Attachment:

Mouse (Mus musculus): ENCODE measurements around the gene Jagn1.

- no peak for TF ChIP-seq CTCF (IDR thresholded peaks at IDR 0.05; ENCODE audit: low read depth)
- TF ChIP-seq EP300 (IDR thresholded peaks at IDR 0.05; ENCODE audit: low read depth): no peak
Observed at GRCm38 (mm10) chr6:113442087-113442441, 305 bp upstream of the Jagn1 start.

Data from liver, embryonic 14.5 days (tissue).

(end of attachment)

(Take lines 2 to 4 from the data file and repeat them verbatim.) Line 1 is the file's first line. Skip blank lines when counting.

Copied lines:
- no peak for TF ChIP-seq CTCF (IDR thresholded peaks at IDR 0.05; ENCODE audit: low read depth)
- TF ChIP-seq EP300 (IDR thresholded peaks at IDR 0.05; ENCODE audit: low read depth): no peak
Observed at GRCm38 (mm10) chr6:113442087-113442441, 305 bp upstream of the Jagn1 start.